For good measure, the mega-amendment adds a new and nasty twist. It annuls all of the decisions made by the Court before 1 January 2012 so that they have no legal effect. Now, no one in the country – not the Constitutional Court, not the ordinary courts, not human rights groups or ordinary citizens – can rely any longer on the Court’s proud string of rights-protecting decisions.
At one level, the nullification of all prior decisions of the Constitutional Court makes sense: old constitution, old decisions/new constitution, new decisions. But the current Constitutional Court had already worked out a sensible new rule for constitutional transition by deciding that in those cases where the language of the old and new constitutions was substantially the same, the opinions of the prior Court would still be valid. Otherwise, where the new constitution was substantially different from the old one, the previous decisions would no longer be used.
As a result, the mega-amendment primarily vaporizes the cases that defined and protected constitutional rights. Yes, the new constitution has a long list of rights; most are the same in the new constitution as in the old constitution. But the precise meanings of those rights were specified in the Court’s decisions before 2012. With those decisions gone, the same extensive protection of rights is no longer guaranteed.
What is now up for grabs?
The abolition of the death penalty was accomplished by a Court decision and is not explicitly prohibited by the new constitution. A single personal identifier number that could link all government records on a person was banned by a Court decision but is not explicitly banned in the new constitution. The right to criticize public officials was protected by a Court decision and is not explicitly included in the new constitution’s right to free speech. Political neutrality of public broadcasting was ensured through a Court decision but the new constitution does not overtly guarantee it. Equal recognition of same-sex civil unions was accomplished by a Court decision, but now the constitution says that marriage must be the union of a man and a woman (Constitution, Art. L). What happens to currently recognized same-sex civil unions? Only a future Court decision will say. Access to abortion was limited under an old Court decision but the Court said that women’s rights had to be weighed in the balance. Under the new constitution, fetal life is protected from conception (Constitution, Art. II) but women’s reproductive rights are not explicitly guaranteed. The freedom to create new churches was guaranteed by Court decisions under the old constitution but is no longer ensured in the new constitution. The right to receive a public pension after a lifetime of mandatory contributions was guaranteed by a Court decision, but it is not explicitly guarded under the new constitution. A decision of the old Court required that the victims of both fascism and communism be treated equally in all reparations schemes. That, too, is gone. And there is much, much more.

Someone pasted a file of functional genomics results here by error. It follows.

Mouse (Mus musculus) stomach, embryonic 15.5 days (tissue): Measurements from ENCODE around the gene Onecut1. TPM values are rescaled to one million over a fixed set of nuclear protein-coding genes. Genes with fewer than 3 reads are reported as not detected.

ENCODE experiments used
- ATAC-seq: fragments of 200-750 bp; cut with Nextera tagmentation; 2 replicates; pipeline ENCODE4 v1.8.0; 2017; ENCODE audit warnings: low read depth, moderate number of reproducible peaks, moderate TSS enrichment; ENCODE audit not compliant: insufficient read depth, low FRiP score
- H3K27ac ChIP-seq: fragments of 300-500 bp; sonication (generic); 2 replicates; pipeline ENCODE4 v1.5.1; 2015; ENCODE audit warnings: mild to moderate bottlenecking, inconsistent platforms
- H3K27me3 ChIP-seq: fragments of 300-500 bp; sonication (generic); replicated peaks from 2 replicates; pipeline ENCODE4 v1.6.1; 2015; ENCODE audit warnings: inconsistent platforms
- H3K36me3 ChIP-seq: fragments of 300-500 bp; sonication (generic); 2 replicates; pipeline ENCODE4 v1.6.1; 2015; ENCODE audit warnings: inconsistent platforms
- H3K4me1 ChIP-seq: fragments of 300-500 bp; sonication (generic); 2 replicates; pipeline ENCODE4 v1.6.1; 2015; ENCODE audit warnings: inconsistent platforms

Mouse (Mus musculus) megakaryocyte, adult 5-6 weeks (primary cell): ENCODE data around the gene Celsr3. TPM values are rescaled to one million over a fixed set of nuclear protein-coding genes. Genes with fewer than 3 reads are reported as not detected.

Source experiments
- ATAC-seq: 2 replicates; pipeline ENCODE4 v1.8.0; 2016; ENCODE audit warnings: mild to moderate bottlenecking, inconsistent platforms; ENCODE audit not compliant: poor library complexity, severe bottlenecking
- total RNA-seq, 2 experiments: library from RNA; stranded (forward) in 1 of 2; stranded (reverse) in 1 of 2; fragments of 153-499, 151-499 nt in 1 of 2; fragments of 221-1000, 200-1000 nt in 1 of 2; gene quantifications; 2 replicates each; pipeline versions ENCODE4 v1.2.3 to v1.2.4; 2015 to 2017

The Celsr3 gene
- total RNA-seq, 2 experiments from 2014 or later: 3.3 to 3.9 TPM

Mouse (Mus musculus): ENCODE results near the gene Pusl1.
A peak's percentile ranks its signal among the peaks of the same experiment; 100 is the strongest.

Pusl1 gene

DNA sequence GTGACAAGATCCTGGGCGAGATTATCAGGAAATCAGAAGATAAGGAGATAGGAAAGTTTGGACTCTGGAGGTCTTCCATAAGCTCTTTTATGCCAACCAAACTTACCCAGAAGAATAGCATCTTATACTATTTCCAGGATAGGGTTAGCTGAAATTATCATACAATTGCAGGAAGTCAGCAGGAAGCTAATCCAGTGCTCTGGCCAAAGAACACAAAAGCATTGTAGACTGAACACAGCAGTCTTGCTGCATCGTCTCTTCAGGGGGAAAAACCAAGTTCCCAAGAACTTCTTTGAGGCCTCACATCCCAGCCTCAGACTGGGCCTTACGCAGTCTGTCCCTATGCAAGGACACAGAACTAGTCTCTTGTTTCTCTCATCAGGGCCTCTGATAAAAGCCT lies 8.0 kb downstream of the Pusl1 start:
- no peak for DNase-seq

Yes, some of these rights are elaborated in decisions of the European Court of Human Rights (ECHR). But the Hungarian Parliament has expressed its disagreement with decisions of the Strasbourg court before and last summer even passed a resolution to defy the Court’s judgment in a recent case.
Of course, nothing prevents the new Constitutional Court from issuing the very same decisions again, without relying on their cases from prior years. But this is politically unlikely. The government will have named nine of the fifteen judges of the Constitutional Court by April 2014, so we can guess how that Fidesz-loyal majority will decide. So far, with the exception of Justice Stumpf on some important issues, the new Fidesz judges have virtually always supported the government’s position in constitutional matters. If the government decides that the new constitution means something different from what the old Constitutional Court said it did, we can expect the new Court to follow the government.